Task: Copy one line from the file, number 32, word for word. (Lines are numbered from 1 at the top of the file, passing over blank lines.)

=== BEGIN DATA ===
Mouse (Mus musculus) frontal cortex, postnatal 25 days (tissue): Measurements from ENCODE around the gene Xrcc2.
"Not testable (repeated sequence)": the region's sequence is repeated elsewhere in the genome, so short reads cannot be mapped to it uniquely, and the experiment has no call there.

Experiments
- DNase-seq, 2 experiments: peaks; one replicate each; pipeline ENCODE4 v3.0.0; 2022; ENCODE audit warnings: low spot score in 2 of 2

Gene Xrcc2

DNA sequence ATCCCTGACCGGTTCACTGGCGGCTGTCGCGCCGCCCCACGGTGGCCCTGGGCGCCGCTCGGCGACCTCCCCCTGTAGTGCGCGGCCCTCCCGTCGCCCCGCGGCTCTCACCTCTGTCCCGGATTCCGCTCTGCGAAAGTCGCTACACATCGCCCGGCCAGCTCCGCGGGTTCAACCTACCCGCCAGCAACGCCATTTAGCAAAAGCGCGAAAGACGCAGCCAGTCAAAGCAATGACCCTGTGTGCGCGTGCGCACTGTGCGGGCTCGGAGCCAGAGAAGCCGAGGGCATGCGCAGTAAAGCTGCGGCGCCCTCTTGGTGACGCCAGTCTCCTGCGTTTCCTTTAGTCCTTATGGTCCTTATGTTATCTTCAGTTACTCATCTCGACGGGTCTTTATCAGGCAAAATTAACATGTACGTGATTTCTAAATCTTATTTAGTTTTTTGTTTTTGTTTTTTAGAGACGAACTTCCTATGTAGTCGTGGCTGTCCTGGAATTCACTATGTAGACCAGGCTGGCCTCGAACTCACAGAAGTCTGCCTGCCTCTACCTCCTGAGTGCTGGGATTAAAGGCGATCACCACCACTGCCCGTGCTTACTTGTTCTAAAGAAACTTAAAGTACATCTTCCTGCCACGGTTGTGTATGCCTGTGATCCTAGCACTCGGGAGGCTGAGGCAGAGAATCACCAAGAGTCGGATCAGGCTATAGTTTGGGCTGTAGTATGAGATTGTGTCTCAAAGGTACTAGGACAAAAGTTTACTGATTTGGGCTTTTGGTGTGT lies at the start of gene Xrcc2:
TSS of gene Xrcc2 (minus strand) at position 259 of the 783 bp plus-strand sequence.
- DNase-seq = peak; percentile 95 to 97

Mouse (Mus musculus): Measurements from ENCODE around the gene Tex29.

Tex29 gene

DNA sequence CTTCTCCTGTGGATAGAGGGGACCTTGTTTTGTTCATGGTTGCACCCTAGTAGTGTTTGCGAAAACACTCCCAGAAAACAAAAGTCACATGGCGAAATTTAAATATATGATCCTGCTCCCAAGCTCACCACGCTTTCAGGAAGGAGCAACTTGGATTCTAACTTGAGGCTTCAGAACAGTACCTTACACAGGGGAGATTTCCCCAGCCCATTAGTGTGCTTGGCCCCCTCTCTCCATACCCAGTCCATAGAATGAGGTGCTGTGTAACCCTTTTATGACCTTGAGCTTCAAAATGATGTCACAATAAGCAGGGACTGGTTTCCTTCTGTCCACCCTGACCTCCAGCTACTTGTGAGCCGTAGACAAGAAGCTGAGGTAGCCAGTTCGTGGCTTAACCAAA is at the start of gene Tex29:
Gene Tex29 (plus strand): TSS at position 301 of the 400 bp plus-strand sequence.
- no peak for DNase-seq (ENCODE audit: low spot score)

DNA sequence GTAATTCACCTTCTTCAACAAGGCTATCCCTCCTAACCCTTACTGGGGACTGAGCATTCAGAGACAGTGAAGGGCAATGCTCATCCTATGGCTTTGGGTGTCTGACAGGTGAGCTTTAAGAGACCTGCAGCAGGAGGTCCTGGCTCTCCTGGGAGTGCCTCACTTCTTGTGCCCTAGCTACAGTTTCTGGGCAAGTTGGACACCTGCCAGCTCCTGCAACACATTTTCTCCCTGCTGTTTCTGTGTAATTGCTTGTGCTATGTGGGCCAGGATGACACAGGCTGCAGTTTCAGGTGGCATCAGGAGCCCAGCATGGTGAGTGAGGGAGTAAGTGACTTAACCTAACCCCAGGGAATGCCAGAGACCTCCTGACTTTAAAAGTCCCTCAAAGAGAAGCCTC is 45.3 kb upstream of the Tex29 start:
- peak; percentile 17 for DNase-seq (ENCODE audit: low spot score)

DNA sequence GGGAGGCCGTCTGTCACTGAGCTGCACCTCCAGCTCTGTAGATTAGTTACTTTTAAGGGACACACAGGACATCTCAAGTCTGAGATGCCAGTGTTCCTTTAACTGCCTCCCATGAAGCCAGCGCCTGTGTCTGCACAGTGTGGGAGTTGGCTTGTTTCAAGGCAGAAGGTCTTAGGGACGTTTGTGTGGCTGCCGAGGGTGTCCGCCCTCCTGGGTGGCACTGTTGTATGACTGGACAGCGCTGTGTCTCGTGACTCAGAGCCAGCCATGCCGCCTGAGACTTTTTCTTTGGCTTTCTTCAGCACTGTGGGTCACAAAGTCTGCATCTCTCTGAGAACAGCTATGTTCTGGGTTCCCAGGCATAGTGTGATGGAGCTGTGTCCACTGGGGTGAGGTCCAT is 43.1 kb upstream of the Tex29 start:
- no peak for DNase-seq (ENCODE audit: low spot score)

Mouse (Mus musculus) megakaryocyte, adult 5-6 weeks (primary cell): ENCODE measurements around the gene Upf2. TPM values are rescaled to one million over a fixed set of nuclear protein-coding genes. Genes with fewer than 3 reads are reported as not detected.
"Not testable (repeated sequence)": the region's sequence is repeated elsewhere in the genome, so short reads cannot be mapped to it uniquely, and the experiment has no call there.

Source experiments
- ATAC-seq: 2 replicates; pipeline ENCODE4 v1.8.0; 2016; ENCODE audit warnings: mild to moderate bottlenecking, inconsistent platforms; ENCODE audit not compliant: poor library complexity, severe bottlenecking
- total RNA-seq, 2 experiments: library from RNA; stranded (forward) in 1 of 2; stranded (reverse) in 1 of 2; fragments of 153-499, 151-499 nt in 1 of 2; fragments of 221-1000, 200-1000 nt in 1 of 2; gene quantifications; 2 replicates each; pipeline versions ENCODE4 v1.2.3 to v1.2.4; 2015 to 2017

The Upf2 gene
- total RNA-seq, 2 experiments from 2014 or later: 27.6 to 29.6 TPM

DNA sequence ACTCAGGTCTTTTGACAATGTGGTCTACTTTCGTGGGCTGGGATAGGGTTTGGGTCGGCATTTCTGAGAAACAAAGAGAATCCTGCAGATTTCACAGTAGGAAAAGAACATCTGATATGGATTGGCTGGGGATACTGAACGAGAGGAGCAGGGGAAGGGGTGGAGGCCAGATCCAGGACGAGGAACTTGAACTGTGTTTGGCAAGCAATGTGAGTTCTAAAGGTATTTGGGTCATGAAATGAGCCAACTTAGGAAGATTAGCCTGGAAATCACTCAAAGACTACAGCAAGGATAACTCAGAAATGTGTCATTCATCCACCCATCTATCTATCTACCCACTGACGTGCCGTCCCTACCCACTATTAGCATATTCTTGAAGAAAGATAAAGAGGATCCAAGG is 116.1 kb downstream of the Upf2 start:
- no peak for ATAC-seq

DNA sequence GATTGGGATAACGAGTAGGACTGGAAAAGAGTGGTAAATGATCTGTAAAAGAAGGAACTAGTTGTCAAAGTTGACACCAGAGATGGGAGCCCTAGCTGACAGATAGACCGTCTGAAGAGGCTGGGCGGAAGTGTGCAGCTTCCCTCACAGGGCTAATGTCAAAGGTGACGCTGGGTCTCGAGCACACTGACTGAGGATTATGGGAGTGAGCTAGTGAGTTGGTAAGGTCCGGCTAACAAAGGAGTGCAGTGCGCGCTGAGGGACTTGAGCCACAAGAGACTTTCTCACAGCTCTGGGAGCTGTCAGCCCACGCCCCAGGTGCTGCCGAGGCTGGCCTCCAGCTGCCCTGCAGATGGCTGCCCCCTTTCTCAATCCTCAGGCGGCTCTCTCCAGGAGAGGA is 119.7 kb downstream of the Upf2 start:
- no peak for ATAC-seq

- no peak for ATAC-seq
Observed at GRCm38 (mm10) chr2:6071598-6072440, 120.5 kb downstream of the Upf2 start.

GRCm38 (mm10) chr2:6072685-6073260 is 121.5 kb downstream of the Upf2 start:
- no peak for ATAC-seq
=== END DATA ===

- no peak for ATAC-seq